GRIMM TALES by Philip Pullman – hardcover fiction bestseller with more than 22,000 copies sold

English publisher: Penguin

foreign rights sold (A.P. Watt): Shanghai Insight Media/Chinese (simplified), Aladin Verlag/Germany, Psichogios/Greece, Sifriat Poalim/Hebrew, Geopen/Hungary, Adriano Salani/Italy, Albatros/Poland, Objetiva/Brazil, Ediciones B/Spanish

 “The His Dark Materials author retells 50 of the Grimm brothers’ stories, some familiar, others not. All are infused with the beguiling, dreamlike logic of fairy tales and presented with beautiful simplicity and clarity. Bewitching, whether enjoyed with others or by oneself.” Financial Times

“Philip Pullman has gone right back to the stories that feed modern literature like an underground stream. Grimm Tales is his retelling of tales collected by the Brothers Grimm, interleaved with his own comments. There are classics, such as Rapunzel, and less well-known stories such as Hans my Hedgehog, all given a wonderfully sharp, vivid Pullman twist.” Times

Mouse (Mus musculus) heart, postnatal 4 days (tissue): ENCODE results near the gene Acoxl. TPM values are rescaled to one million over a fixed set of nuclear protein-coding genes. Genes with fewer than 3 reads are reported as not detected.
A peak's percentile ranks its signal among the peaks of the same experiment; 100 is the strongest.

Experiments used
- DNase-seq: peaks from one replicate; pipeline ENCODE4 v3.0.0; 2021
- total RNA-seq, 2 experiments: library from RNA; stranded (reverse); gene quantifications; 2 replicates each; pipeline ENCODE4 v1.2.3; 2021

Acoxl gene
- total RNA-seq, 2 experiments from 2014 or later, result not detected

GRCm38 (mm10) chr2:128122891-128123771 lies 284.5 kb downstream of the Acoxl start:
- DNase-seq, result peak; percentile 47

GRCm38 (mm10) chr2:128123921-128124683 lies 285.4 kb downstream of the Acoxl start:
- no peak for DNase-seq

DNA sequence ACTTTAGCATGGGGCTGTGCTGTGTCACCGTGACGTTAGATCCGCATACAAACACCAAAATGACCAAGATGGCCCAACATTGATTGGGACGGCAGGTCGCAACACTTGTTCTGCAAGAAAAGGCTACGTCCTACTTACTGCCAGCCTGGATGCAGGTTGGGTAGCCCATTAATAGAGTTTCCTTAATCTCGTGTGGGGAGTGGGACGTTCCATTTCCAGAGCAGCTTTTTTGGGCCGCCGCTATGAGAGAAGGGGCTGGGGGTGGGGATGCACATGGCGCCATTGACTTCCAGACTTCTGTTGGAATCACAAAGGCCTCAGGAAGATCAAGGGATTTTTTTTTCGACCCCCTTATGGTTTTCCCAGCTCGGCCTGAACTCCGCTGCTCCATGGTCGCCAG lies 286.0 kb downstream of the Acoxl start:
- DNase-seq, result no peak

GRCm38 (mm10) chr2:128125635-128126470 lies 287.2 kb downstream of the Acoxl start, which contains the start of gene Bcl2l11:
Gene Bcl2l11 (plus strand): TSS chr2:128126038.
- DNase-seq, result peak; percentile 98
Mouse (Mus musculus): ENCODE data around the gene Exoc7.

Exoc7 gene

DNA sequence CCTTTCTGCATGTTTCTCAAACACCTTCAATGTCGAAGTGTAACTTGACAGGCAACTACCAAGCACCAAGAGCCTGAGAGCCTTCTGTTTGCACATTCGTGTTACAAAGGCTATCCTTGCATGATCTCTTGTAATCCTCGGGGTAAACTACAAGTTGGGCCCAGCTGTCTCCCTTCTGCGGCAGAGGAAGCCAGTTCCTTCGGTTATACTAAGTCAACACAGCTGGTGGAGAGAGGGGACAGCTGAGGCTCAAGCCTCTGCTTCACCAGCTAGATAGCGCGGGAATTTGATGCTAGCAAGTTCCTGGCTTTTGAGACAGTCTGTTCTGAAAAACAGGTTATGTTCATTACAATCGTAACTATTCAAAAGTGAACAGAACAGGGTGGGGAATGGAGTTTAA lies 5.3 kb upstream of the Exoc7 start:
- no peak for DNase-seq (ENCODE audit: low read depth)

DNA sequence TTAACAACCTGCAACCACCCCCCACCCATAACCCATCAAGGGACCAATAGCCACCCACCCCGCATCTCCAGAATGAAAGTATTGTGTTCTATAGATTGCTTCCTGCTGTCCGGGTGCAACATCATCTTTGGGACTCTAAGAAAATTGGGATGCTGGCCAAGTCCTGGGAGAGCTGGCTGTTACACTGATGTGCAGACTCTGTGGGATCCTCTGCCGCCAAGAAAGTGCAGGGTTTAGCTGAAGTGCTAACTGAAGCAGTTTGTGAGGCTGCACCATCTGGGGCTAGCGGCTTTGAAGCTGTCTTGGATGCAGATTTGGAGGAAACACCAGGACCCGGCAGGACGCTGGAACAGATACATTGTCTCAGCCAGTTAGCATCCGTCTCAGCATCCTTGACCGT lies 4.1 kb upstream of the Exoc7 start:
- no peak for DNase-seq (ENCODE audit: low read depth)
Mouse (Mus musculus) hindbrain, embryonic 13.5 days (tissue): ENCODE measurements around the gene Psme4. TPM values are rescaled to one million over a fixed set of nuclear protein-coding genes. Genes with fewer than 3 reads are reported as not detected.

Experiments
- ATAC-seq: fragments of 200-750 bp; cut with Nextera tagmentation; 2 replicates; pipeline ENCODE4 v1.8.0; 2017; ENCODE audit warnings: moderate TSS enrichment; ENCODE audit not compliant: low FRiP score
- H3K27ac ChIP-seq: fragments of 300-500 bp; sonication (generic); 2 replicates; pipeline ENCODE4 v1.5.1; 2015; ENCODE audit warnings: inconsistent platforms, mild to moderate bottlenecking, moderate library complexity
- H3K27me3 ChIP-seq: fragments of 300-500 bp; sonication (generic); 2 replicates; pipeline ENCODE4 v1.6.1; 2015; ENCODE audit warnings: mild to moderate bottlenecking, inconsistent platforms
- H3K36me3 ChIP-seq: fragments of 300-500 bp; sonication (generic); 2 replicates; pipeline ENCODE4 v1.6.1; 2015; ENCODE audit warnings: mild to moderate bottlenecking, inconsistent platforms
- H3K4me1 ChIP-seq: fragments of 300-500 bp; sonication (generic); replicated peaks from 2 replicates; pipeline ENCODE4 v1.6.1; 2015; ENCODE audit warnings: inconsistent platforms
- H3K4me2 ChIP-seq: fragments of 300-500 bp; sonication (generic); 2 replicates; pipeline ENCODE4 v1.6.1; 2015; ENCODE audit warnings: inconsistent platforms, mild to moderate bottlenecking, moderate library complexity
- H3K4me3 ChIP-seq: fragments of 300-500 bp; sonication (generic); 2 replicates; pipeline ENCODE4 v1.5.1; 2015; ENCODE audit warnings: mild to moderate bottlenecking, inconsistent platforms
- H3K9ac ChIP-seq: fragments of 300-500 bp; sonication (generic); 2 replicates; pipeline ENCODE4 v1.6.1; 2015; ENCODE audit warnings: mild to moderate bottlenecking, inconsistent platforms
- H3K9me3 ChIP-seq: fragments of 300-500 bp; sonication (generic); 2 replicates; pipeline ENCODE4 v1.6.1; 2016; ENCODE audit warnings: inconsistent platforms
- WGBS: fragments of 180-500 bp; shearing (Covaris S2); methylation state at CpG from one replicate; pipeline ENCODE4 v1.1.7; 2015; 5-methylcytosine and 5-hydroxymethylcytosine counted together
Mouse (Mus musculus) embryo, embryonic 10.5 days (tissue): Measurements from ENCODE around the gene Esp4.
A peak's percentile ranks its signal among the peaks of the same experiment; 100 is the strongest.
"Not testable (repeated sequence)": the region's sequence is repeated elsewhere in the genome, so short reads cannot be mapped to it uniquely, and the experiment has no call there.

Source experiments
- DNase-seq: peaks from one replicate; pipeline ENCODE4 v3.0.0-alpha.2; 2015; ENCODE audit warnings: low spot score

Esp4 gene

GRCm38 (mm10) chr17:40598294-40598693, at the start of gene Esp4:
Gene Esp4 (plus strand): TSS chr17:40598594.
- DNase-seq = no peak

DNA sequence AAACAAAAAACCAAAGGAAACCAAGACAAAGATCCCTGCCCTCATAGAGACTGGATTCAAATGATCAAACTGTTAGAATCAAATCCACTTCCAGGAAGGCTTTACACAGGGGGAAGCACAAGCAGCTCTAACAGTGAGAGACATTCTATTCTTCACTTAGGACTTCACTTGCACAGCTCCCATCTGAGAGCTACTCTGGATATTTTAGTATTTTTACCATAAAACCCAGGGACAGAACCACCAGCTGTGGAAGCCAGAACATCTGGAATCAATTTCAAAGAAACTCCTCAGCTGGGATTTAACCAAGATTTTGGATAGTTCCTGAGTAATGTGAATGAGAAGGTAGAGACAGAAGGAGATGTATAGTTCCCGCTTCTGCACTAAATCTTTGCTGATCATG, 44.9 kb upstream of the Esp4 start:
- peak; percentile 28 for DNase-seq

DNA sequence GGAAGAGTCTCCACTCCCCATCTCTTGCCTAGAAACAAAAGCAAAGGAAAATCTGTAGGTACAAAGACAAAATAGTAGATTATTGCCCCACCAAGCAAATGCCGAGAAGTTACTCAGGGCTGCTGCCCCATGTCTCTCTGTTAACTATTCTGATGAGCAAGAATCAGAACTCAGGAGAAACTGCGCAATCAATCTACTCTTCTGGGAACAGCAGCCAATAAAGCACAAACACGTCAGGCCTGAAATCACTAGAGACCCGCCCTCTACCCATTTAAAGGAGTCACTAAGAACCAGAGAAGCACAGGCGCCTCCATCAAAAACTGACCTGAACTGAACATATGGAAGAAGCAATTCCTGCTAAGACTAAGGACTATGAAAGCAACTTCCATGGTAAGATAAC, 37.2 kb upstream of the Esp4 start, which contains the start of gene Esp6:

“It is 200 years since the Grimm brothers published their collection of tales that have spellbound so many imaginations, young and old. In celebration, Pullman retells 50 of them, catching all their fast-paced, vivid magic. Against a background of dark forests, castles and cottages he conjures up princes and princesses, fatally trustful youngsters, kind crones, quick-witted peasants and talkative animals. To his wonderfully freshened versions, Pullman adds a brilliant overview of the genre, notes on sources, Freudian and other readings, and elucidation of issues such as the precise kind of sausage (a bratwurst) that ill-advisedly sets up home with a mouse. A marvellous book.” Sunday Times

“A delightfully wry reworking, by a master storyteller, of the anarchic fairy tales of the brothers Grimm.” Economist


BERTIE: A LIFE OF EDWARD VII by Jane Ridley – top 5 bestseller in hardcover

English publisher: Chatto & Windus

all foreign rights are available

“Surprisingly, a vast amount of new information, some of it truly eye-opening, surfaced in this beautifully prepared and serious book.” Philip Hensher, Telegraph

“I was hugely entertained by Bertie: a Life of Edward VII Jane Ridley’s wonderful biography of the girl-crazy prince who set the pace for Edwardian aristocratic high jinks yet became, after nearly six decades in waiting, not a bad king.” Juliet Nicolson, Telegraph